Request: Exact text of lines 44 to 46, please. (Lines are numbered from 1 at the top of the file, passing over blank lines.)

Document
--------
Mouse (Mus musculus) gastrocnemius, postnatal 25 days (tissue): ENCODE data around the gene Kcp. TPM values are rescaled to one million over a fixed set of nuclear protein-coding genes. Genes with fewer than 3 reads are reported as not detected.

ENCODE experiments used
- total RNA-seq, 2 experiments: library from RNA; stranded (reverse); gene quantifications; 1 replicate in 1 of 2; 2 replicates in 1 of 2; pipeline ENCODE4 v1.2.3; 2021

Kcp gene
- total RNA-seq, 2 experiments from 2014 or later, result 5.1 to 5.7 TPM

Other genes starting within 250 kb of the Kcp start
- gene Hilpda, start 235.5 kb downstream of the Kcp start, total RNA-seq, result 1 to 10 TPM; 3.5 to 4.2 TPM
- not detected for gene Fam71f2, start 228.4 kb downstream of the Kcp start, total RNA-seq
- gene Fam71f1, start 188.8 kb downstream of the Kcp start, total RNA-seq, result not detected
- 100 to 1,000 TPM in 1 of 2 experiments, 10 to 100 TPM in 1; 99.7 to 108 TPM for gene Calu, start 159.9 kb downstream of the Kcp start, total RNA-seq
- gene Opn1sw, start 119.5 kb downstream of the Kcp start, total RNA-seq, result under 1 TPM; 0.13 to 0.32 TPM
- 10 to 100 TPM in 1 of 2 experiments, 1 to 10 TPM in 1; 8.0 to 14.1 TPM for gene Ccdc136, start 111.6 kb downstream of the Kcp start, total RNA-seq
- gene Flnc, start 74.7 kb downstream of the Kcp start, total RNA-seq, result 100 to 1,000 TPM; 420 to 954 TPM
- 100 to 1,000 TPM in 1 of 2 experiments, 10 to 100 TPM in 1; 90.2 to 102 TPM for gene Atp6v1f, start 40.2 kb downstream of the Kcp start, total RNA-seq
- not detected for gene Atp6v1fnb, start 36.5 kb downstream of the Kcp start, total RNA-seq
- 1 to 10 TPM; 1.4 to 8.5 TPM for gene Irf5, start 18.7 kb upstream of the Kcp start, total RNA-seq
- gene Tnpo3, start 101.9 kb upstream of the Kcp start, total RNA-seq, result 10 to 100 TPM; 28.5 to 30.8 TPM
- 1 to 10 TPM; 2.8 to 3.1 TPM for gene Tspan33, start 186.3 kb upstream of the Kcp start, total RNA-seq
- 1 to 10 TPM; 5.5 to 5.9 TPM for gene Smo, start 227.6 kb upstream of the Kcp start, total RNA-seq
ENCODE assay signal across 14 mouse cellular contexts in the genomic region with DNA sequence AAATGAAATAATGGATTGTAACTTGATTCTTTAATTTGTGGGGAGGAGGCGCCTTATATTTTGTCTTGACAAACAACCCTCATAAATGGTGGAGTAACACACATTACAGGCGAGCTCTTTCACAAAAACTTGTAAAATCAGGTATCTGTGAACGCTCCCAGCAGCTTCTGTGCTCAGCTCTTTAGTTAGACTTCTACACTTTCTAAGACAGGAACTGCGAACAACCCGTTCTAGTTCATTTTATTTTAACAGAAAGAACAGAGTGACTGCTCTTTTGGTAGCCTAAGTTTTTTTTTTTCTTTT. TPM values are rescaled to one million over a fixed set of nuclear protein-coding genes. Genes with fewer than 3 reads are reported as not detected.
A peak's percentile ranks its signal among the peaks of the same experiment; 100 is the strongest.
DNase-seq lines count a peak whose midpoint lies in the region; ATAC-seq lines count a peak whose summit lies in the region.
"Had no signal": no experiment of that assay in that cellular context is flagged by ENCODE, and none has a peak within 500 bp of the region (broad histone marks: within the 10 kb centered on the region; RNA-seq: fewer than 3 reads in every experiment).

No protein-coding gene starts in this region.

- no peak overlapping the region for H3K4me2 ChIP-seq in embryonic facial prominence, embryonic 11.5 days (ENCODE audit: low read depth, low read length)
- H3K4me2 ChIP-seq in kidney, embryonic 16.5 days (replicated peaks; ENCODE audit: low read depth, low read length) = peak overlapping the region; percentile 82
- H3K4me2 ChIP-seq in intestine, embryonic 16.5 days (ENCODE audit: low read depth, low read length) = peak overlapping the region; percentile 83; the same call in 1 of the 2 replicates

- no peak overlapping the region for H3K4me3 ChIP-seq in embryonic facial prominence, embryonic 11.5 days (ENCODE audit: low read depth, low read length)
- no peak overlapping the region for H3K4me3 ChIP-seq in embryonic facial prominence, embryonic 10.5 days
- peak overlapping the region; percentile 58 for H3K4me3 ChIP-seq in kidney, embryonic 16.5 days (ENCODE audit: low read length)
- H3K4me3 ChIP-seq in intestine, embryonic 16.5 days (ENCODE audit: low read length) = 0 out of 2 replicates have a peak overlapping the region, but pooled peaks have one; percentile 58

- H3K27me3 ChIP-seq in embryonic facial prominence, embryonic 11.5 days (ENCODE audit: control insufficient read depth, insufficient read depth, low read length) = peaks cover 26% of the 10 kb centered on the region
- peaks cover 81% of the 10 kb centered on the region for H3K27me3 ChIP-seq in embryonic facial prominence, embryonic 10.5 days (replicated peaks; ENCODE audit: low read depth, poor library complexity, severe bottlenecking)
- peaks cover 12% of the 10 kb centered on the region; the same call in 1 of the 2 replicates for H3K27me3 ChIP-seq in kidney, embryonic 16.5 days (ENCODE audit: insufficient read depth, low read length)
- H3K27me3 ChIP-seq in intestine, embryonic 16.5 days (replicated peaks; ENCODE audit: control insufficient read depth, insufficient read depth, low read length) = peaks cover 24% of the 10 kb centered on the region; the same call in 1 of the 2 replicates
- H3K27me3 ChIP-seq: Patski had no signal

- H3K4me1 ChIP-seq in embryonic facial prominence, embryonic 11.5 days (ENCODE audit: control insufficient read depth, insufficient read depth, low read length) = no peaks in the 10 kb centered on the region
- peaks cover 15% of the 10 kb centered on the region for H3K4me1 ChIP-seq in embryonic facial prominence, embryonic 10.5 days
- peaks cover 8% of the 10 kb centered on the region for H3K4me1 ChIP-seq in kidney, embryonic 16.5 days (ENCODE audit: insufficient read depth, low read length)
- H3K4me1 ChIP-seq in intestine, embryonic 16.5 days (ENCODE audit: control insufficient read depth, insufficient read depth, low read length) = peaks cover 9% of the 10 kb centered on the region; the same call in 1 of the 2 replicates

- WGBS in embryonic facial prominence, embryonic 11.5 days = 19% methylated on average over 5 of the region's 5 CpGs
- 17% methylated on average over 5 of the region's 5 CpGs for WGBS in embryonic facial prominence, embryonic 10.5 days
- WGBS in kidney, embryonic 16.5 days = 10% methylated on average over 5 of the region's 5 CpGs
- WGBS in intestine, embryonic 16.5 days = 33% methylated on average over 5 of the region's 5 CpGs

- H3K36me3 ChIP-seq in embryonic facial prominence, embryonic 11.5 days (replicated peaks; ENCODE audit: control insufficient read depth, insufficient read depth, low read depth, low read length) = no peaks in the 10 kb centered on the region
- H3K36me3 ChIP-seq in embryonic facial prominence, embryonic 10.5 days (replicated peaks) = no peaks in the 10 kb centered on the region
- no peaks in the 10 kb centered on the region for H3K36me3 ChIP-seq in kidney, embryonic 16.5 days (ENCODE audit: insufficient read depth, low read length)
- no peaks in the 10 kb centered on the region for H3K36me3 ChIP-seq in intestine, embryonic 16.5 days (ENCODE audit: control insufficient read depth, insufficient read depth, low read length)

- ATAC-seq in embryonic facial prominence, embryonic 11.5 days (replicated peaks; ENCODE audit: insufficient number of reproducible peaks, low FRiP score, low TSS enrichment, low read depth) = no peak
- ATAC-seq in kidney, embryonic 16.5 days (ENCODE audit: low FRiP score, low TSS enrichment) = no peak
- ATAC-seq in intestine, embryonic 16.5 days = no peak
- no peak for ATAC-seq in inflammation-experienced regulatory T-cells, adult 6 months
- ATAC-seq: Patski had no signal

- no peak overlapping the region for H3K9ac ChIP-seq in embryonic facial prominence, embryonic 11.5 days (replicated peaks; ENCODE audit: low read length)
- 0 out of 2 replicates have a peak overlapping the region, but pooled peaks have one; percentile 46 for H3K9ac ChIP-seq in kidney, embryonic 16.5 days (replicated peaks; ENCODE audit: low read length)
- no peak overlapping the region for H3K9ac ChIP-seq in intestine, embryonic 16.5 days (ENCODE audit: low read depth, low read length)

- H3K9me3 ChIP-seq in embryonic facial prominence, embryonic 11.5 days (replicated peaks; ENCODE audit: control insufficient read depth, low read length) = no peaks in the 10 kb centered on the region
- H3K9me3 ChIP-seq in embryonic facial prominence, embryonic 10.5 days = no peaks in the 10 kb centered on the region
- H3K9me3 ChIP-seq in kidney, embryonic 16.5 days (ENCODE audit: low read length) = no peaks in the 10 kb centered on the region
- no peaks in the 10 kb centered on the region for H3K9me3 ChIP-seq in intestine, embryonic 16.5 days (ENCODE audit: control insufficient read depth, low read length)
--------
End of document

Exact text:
- WGBS in intestine, embryonic 16.5 days = 33% methylated on average over 5 of the region's 5 CpGs

- H3K36me3 ChIP-seq in embryonic facial prominence, embryonic 11.5 days (replicated peaks; ENCODE audit: control insufficient read depth, insufficient read depth, low read depth, low read length) = no peaks in the 10 kb centered on the region
- H3K36me3 ChIP-seq in embryonic facial prominence, embryonic 10.5 days (replicated peaks) = no peaks in the 10 kb centered on the region